'Welcome,' 'Good Heart,' 'Pivellina' compete

Philippe Lioret’s “Welcome,” Dagur Kari’s “The Good Heart” and Tizza Covi and Rainer Frimmel’s “La Pivellina” will compete at the 47th Gijon Film Festival.

Maverick U.S. helmer Harmony Korine, a fest regular, will receive a tribute and a career retro. Korine will attend Gijon and present his latest celebration of bad taste, “Trash Humpers.”

Gijon, which runs Nov. 19-28, closes with Cruz Angeles’ “Don’t Let Me Drown,” a “Romeo and Juliet”-like story about two high school teens in the Bronx after 9/11.

Well received at Berlin, “Welcome” revolves around a young Iraqi Kurd trapped in France but determined to swim the Channel to a new life in England.

“The Good Heart,” sold by Wild Bunch, is directed by Iceland’s Dagur Kari (“Noi Albinoi”). Centered on a bartender training his substitute, a young homeless man, it was picked up by Alta Films for Spain at Toronto.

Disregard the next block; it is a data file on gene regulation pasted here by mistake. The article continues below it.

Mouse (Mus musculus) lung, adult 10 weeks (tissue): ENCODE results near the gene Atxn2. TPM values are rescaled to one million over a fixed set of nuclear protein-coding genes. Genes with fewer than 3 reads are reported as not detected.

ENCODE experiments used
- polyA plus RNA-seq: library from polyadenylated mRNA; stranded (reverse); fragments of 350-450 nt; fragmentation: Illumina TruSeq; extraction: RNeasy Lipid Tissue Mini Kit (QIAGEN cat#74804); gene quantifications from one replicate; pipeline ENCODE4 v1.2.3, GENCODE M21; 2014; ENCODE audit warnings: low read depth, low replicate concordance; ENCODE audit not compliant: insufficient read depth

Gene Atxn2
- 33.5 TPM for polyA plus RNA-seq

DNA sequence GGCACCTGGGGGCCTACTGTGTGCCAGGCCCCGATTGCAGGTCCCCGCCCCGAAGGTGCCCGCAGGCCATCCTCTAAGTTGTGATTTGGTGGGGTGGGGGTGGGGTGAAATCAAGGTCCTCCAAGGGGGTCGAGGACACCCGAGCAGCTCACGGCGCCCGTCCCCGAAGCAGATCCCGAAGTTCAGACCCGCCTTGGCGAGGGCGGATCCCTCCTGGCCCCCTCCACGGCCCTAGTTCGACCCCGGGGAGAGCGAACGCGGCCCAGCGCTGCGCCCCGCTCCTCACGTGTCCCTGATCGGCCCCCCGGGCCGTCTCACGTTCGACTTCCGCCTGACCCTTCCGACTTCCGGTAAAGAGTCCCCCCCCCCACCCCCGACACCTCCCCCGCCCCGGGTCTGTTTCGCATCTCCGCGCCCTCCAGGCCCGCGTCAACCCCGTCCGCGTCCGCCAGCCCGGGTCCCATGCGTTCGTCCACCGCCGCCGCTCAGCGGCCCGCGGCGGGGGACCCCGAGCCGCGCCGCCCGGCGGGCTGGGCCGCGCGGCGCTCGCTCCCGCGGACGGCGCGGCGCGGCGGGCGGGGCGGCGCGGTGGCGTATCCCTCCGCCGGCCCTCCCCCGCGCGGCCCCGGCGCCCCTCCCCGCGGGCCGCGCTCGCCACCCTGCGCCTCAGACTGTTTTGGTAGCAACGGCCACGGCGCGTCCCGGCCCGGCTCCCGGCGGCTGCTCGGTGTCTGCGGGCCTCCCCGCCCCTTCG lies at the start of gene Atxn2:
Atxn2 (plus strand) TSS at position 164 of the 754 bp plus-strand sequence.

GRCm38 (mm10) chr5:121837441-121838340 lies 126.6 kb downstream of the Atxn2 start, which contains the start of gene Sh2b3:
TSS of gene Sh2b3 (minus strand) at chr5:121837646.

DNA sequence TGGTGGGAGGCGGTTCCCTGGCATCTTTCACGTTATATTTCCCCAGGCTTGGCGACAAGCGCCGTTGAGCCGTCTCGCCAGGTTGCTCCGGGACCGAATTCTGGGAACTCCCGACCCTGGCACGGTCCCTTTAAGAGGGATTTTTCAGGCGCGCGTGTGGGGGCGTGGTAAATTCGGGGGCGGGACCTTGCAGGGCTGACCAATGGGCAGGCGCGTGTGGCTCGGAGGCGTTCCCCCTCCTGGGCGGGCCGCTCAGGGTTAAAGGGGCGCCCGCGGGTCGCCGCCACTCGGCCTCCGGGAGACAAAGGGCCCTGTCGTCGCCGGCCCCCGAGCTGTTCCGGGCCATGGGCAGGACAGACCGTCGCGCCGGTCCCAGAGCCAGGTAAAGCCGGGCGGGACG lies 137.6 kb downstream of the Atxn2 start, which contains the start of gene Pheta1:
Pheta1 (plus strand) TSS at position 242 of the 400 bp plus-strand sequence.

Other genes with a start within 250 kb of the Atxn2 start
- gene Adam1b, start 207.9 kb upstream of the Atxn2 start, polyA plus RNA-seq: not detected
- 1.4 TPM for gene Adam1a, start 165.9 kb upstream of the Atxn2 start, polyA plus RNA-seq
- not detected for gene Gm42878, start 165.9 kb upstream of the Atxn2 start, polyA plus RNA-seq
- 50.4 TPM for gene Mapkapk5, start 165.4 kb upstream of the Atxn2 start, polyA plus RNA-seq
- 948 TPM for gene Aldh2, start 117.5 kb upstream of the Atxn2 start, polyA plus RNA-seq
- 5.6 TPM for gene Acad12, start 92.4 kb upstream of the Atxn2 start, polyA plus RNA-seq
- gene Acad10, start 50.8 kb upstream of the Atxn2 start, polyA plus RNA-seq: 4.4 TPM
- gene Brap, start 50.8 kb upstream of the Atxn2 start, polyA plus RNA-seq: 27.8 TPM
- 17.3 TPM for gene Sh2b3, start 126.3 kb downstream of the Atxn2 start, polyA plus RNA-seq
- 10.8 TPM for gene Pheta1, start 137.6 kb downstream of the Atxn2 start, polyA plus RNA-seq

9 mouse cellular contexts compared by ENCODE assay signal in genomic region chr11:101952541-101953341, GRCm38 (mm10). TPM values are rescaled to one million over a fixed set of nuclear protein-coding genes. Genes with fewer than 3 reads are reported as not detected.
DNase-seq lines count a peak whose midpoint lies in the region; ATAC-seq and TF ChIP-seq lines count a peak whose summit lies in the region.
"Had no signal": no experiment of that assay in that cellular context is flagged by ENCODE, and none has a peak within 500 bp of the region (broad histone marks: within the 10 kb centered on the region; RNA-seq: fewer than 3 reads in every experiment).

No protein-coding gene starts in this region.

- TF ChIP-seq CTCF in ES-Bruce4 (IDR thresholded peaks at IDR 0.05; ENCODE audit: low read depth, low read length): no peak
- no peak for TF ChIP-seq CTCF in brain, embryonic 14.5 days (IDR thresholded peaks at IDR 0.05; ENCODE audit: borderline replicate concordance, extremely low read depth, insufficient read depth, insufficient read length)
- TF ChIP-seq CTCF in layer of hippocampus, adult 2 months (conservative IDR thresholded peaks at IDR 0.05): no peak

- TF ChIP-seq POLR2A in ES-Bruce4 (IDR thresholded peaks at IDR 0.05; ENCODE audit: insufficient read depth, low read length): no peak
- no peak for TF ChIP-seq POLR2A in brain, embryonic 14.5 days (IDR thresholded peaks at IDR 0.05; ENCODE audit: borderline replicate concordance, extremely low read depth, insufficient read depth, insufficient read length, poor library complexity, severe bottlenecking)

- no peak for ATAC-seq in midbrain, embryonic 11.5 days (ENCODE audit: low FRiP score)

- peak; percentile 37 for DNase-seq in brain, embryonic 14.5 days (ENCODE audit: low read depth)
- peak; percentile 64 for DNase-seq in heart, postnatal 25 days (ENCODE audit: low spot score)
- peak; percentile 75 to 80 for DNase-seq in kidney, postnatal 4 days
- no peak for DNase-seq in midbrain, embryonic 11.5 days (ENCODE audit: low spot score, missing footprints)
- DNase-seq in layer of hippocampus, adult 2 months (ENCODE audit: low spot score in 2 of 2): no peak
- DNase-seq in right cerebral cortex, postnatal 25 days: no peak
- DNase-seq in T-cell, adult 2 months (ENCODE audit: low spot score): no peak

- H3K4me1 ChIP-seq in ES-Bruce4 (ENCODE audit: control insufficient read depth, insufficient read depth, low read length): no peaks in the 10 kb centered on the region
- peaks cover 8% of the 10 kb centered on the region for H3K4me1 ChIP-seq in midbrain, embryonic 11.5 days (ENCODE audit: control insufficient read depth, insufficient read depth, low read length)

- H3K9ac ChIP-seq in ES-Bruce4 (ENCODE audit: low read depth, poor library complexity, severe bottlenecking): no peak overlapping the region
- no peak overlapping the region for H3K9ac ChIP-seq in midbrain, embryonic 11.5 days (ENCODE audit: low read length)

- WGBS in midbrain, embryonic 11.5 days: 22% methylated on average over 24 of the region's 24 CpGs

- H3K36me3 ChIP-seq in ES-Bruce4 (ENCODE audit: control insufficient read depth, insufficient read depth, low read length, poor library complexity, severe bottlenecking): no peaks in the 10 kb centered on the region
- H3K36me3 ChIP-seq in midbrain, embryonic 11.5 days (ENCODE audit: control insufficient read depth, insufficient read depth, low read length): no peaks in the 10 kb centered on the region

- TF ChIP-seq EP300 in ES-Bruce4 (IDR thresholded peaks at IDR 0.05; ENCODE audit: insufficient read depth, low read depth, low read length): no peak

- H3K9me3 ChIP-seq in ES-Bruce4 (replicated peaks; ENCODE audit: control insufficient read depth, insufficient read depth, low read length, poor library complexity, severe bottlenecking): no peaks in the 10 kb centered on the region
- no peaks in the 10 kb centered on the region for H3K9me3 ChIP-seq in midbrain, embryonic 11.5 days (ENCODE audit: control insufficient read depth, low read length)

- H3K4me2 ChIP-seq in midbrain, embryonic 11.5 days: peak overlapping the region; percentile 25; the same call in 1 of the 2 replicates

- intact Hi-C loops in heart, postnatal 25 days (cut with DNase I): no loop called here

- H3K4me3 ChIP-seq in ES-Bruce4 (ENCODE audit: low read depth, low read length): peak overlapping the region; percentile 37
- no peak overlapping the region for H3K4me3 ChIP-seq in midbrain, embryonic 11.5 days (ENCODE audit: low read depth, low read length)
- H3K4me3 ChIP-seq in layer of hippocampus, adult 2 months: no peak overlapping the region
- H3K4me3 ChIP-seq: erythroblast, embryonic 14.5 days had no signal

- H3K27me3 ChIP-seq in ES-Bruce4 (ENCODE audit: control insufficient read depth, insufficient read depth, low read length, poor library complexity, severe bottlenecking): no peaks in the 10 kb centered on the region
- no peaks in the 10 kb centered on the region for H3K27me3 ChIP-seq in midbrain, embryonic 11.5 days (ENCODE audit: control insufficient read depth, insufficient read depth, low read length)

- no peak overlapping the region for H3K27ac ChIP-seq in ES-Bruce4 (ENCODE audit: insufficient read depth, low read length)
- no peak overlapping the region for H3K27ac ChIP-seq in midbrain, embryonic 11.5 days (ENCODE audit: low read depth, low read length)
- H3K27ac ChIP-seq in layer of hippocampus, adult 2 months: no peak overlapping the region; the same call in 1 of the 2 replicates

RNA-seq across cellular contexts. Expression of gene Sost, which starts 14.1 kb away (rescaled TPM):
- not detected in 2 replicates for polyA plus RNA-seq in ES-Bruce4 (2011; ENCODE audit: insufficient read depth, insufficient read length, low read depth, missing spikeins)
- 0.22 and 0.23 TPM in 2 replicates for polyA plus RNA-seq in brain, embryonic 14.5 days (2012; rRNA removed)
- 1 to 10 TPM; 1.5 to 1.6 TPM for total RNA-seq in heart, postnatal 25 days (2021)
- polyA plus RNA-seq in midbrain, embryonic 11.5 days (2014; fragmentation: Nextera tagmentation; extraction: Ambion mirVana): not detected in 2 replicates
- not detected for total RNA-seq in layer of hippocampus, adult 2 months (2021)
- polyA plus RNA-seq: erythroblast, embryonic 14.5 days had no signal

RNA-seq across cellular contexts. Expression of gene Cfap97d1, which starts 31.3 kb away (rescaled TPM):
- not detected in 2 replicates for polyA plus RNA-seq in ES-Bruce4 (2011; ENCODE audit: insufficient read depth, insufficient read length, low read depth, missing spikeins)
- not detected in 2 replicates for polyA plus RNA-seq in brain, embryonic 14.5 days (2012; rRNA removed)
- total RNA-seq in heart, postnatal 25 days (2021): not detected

A Directors’ Fortnight player, “La Pivellina” recounts a woman circus worker’s temporary adoption of a 2-year-old girl.

Elsewhere, Gijon’s competish selection nails two key trends in specialty filmmaking: dramatic minimalism and darkly humored, off-kilter fare.

Both Masahiro Kobayashi’s lonely teen tale “Where Are You?” and “Between Two Worlds,” a mood poem from Sri Lanka’s Vimukthi Jayasundara, belong to the minimalist school.

“Frontier Blues,” from the Iran-born Babak Jalali, is a black-humored portrait of life in the Golestan province of Iran.

Also competing is the wacky laffer “The Last Days of Emma Blank,” from Dutch auteur Alex van Warmerdam; Romanian Bobby Paunescu’s offbeat immigration story “Francesca”; and a quirky small-town 1960s noir that tips its hat to the Coen brothers, Uruguayan Alvaro Brechner’s “Bad Day to Go Fishing.”

Pics join a bevy of already announced competition contenders that should yield some of Gijon’s most popular titles: from the U.S., Lynn Shelton’s “Humpday” and Josh and Benny Safdie’s “Go Get Some Rosemary”; and from France, Riad Sattouf’s “French Kissers” and Alain Guiraudie’s “The King of Escape.”

Competish is rounded out by Portuguese helmer Joao Pedro Rodrigues’ drag-queen meller “To Die Like a Man.”

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